"Stephen barrett. I'd like your both to react to this. Steve you I I'm going to tell a story about skin Walker ranch as I mentioned before. And as you both know there's a range of really strange paranormal inexplicable activity on that property stuff that stymied the scientists and the residents and people lived in the area for a couple of hundred years, according to records among the things that happened to the family that lived there in the nineties were these blue orbs that would appear. Now, this family had been through the wringer. They'd seen a lot of really weird stuff. Entities that would appear at windows and then in their house. They heard voices in the sky. They saw you off owes. They had animals that were butchered. But this is what really scared, and they had these blue orbs they looked like a little bit bigger than a softball. They appeared to be made out of glass kind of a substance and the in the middle was a blue swirling liquid. And as these things got closer to the family. It literally drove them to their knees as I said they had been through a lot. So they were not easily frightened by that point. But this thing somehow tapped into the flight or fight center of their brain fear center, and literally they fell to their knees. They were of afraid way beyond normal. And I wondered if if this would be an example where you have an entity or a presence that that feeds off of fear that that wants to do it for something more than just kicks that it gets something out of it like a psychic vampire, Steve you first and then berry. Has has call had dropped and. Okay. All right. But I can certainly an answer that okay? In regard in regards to the fear response. This is something that we that we see across the board. And and what what we see is this is this aspect of of mucus, and it it's it's a it's a harvesting of mucus, and which which tends to happen in particular with with the abductions. And and and this this fear this aspect of fear generates huge amounts of of of of of stuff through the body during an auction or mutilation scenario, we tend to see areas and of the soft tissue entry points to the body tend to be those areas that are harasses these mucous membranes. And it seems go into overload the moment dot fighter flight kicks in. I'm especially if it's kicked in at extreme amounts. Fear, and this is something across the board. We're seeing right across the planet that there seems to be some connection to this mucous membrane which in itself. Reflect back to to f. Possibly with an immune system. And so there may be something in that that they've been doing as Steve's back now, and, but but dominant self the reason for that fear that fighter flight certainly can beat up for that. But for that, particular instance, on the gorging itself from an energetic level and the gorging itself of. From elements within the fear that this generated is another component WC within the paranormal. I was out of Saint George here on it was known as as the hand of the term for for the ferry, but it's also the term for the passage chamber, the Neolithic passage chambers that are dated back several thousand years fact, up to face dozen years, and and and these people or entities that came through the doorways to our world. Now when we went there, that's whenever we got to see it for ourselves. And and the first thing to happen with the lights. That's when we noticed that phenomena was beginning was a strange or lights set appeared. It culminated into this weaving effect that this it was like a shimmer of the surface of water. I'm what was what was seen was behind that surface with another landscape that didn't belong to ours? But this was not being opened by us. This would be open by Sam. This is this is this is high were able to determine and find the areas that we find are more prominent of this phenomenon other areas by using the satellites, and and and by by using utilizing the satellites them it can start to hone in on these particular areas that present more phenomena because within the modern age, we never necessarily. I am I don't know world. And where lots of our technology is beating there's an, but whenever you're trying to differentiate hours, and there's that's the problem that we lie in today, and that is almost impossible to do. So but by using the subtleties, and where able to home down particularly areas and areas that haven't even been investigated, but we know will will present phenomenon if we go there, and again, we're back to this conscious connection as well. And so there's a connection between at all. But I'll I'll step aside. And let Steve answer there. But the reasons as to why the arts were present such such amounts of fear. Yeah. Steve any thoughts on that? Are they generating that on purpose that the feeding off of it somehow? Well, I mean, according to how noble statistics, which seems cabal politics stations. These seems to be fifty see seemed to generate phenomena purpose of very very resourceful. This phenomenon always produces a witness will experience they witnessing causes vexation stress station cycle the phenomenon seems to fee from that a motion to generate the next events. So it's a bit of a vicious cycle lily. And this is what is generally seen within the power normal realm. We also see not within the you for logical Rambo we have to also consider not just say we have in the Palanivel round. We have a drink of the phenomena in nineteen seventy two how psychologists got together along with a handful of psychologists to create experiment. On that was to generate to see an apparition ghost could be manufactured number weeks, describing what big subdivision would like you gave him a look history a name. It was only within a few weeks that came into the physical world. It was brought into the physical world simply by the Palo belief. I'm was and into out. So no different than any other problems experience. It maybe we all the same thing. We got the cease five training with when we take five maybe and location are they meditate for several hours. And then we have this manifestation UFO, maybe. Phenomena. Doesn't seem to be any different than what people would describe as real phenomena phenomena seems to be the same. This could just another element of this cultures connection, powler belief. We call the visit drawing this phenomenon. It does seem to be a within the fields of the problem noble. I'm the USA logical. We don't physical fitness can take place in every will through powers belief. We have stigma example, where people believe deeply about Bill cracks. So they bring them into the physical world, we know people that'd be placed them hypnosis and been placed on the it'd be told it's hot I'm die full. They whole ballista. You know? A very thin leg between what is our reality. And what we can bring into the real world. I think also apply to the just as much as it goes to a logical. Let's talk about animals little bit and not to to keep bringing up skin Walker, but they lost a lot of animals there the cows that disappeared, and then other animals that were butchered were mutilated, I was surgical precision. In many cases, cats dogs were destroyed. Cabs were carved up other animals horses were attacked it seems like the phenomena does make a distinction between animals, and humans, and I know Stevie your book about the UFO investigators training course, you do reference cases of human mutilations. There are a few in the literature. But in general, there are a lot more animals that get treated that way. Then human. So the phenomena seems to be able to make a distinction there. Do you think it it is noteworthy ended? It's on purpose. Oh, I think the fact gonna do listings of I mean, I was invited to tend to meet in nineteen ninety-five with gentleman that what is telling you research and investigate when the UK and not needing was also news recently castaway. And we had to be presented seven cases of fever mutilation. We in the UK, and that was in nineteen ninety five a what we know of throughout the as there's been a number of there's how the pig to the general public in Brazil, these questionable ones from the guy. Russia. If we could say, yes, these things do take place the nation is very likely to get out and support Bush stream of what stubby looking. And then he's obviously a concern that have actually happened. Well, they seem to be a focus more on arguable in the UK. We had a spike through nineteen ninety three. Fox's. Goes even thirds which were having those types of be found say mother, we actually see right across the board. I mean, they stiffen up because backhoes is here. Salacious another you on we've got documentation of those type of incident. And he thought I was talking to adults who come up to the it'll be a couple of years ago. And he told me a story of him when he was his father was a little boy living in India and his grandfather had a phone. They rushed out when they saw their lights coming down from the mountain. They sent all the children are have you be out to get the animal style king on the shelf. Because if they did they would often find the slices. Wow. This was to be a man sixty seventy gays eighteen years ago. Been going on for quite some skills. Does continue to carry out you AllState suppose incidents taking place in UK. In a particular place, which is really mimicking. What's actually going? And we had some guys that recently. Great guys, Chris. And I'm in cloud investigation. Why these animals with found they were trace elements of radiation in that specific location? Whether you be. It was only walnut. I believe last week this continuing phenomena. We've we've advised the to try to. Some degree by placing. I put some I am not my my help to some degree. But it seems to be considering he's repulsive. It's the Betty is. Still those go on internationally worldwide. And he's really not much of it is actually coming to lie. Thanks of incidents in Colorado where I'll still be utilizes. What was actually sounded a tree George? I mean, you know. Secretly occasionally drop from high. Tree hole Gopi that straight of calls and nation show all the stereotypical. Be mutilated nation. And so on the sofa. It is perplexing phenomena willing facility. So it's quite an alarming situation. He needs me fully actually is hyper value this. You know, just call. Dave only when you take you back just a big we seem to see the same thing. Those type of experiences as well. Berry ask you this while we were talking about animals a moment ago..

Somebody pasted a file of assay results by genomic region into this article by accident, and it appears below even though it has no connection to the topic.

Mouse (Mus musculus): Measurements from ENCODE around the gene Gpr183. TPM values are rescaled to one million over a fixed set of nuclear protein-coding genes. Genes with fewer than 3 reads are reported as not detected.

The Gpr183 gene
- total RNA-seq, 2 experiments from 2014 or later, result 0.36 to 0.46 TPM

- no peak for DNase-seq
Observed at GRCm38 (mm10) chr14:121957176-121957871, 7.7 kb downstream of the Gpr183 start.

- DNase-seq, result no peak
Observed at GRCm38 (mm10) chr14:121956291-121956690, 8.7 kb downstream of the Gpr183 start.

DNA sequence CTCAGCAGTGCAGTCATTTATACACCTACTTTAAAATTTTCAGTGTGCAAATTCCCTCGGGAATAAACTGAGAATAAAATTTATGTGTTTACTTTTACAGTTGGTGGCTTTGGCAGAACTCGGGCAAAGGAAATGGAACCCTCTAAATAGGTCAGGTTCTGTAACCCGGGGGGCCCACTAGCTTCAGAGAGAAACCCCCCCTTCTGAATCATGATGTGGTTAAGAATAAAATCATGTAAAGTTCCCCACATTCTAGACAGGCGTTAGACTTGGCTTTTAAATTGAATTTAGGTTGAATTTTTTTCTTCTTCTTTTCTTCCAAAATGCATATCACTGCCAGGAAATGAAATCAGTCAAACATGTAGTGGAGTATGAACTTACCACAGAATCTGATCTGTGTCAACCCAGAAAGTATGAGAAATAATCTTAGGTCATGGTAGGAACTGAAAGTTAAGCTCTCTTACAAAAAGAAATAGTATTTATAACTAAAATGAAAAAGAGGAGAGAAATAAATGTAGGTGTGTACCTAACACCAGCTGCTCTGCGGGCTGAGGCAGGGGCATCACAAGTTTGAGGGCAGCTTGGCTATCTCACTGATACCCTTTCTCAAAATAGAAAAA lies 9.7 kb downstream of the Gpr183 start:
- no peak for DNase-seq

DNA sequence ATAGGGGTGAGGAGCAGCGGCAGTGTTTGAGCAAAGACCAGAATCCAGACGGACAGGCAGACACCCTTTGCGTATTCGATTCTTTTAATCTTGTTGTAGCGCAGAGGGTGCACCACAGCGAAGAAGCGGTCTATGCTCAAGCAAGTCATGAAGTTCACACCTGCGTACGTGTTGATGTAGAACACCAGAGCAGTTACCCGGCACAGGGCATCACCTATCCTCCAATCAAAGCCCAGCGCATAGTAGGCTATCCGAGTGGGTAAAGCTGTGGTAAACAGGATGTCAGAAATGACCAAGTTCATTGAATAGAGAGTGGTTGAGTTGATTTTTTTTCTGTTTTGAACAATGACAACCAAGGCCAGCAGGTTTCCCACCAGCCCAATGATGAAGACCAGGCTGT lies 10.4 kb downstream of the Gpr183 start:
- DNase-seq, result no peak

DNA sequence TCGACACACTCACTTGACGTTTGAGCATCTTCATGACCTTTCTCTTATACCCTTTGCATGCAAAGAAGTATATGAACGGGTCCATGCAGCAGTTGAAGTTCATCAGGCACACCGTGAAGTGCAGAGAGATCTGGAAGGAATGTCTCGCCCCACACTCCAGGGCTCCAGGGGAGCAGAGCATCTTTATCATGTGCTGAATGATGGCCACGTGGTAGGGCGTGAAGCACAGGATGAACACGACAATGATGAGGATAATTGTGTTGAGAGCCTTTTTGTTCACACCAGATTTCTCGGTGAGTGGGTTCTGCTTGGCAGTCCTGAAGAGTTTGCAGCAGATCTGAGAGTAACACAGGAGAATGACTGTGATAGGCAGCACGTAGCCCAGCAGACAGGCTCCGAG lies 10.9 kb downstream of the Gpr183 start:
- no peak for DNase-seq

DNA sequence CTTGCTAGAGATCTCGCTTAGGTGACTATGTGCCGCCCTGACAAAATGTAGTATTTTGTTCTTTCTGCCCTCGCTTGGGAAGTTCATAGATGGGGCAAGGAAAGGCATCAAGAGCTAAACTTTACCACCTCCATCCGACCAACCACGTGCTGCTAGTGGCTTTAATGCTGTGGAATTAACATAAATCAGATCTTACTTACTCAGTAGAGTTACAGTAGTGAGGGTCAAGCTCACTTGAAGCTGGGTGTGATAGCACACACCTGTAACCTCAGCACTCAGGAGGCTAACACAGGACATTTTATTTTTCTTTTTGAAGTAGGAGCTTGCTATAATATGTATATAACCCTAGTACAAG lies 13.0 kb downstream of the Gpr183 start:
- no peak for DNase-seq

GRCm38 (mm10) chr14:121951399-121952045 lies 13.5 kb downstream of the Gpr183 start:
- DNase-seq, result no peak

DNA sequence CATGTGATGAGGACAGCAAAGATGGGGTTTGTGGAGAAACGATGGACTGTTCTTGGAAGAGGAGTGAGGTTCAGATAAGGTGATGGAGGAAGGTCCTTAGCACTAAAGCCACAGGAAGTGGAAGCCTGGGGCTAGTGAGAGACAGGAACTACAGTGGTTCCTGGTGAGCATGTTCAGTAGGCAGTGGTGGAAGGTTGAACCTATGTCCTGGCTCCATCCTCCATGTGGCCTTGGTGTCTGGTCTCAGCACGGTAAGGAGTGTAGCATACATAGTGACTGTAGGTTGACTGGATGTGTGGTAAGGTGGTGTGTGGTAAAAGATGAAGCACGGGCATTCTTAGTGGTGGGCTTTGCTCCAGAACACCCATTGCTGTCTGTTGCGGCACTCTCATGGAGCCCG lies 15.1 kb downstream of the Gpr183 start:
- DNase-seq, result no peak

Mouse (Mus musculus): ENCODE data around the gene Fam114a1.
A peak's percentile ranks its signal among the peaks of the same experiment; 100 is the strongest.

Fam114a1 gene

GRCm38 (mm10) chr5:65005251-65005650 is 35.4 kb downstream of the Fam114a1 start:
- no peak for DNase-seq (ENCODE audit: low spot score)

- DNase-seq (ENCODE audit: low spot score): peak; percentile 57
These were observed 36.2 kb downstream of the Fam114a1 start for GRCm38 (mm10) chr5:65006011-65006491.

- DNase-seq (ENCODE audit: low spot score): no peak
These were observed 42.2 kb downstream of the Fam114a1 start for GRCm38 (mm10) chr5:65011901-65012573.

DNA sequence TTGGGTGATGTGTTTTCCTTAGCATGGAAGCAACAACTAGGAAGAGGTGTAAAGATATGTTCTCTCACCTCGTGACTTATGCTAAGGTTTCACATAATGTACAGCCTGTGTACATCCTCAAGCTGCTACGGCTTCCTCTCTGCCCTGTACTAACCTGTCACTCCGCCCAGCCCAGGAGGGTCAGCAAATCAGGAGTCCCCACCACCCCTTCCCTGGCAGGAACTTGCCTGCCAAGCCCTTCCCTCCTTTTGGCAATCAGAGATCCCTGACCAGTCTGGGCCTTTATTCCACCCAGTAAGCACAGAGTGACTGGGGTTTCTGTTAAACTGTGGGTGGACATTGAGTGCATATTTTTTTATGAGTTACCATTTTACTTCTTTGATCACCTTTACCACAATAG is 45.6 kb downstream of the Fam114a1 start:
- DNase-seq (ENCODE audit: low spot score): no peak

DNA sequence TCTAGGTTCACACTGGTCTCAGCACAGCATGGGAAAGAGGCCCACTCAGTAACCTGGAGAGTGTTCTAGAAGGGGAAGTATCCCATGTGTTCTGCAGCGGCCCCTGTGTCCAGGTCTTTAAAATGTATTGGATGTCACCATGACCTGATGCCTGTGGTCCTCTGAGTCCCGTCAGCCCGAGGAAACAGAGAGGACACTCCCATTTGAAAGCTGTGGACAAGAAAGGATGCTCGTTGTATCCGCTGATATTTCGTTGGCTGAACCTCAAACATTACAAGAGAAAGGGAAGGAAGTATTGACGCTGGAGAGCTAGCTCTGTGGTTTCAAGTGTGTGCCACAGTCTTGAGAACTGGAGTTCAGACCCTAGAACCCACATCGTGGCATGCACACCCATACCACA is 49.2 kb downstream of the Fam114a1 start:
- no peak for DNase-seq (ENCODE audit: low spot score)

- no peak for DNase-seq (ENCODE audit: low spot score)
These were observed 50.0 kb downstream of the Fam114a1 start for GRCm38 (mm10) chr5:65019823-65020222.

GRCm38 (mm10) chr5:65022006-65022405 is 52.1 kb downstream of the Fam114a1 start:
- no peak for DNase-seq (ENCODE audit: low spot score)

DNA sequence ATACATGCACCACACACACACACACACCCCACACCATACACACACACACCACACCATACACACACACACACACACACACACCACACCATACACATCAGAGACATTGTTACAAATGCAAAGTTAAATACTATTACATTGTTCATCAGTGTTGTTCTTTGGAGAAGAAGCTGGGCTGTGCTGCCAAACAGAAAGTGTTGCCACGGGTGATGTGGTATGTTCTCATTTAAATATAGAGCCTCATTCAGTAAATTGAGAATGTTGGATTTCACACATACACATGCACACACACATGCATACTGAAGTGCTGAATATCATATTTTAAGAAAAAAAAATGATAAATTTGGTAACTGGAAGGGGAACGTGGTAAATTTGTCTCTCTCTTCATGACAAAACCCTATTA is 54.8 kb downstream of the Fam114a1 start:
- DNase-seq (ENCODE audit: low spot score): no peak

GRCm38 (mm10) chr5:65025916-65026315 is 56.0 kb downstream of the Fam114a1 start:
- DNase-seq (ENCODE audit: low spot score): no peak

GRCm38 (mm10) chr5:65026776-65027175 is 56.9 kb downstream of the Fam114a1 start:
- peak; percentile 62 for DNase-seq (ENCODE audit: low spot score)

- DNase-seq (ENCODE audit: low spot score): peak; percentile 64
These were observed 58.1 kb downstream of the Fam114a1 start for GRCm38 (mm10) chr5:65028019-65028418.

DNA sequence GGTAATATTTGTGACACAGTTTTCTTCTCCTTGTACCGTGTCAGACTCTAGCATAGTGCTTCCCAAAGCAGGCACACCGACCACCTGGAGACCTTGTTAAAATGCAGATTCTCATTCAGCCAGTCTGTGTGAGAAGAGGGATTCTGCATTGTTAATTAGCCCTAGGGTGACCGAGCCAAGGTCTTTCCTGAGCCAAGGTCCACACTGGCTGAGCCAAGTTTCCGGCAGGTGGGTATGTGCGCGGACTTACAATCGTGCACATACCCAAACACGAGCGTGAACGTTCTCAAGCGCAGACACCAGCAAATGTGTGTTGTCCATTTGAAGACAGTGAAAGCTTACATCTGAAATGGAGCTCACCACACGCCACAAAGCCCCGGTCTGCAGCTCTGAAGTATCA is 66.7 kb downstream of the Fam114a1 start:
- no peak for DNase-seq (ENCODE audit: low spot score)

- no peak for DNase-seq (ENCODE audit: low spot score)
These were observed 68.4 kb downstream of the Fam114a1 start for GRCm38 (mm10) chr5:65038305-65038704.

Steve UK mucous membrane skin Walker Stephen barrett AllState USA Saint George Colorado Palo Russia Berry India fever Dave Walker Stevie Bush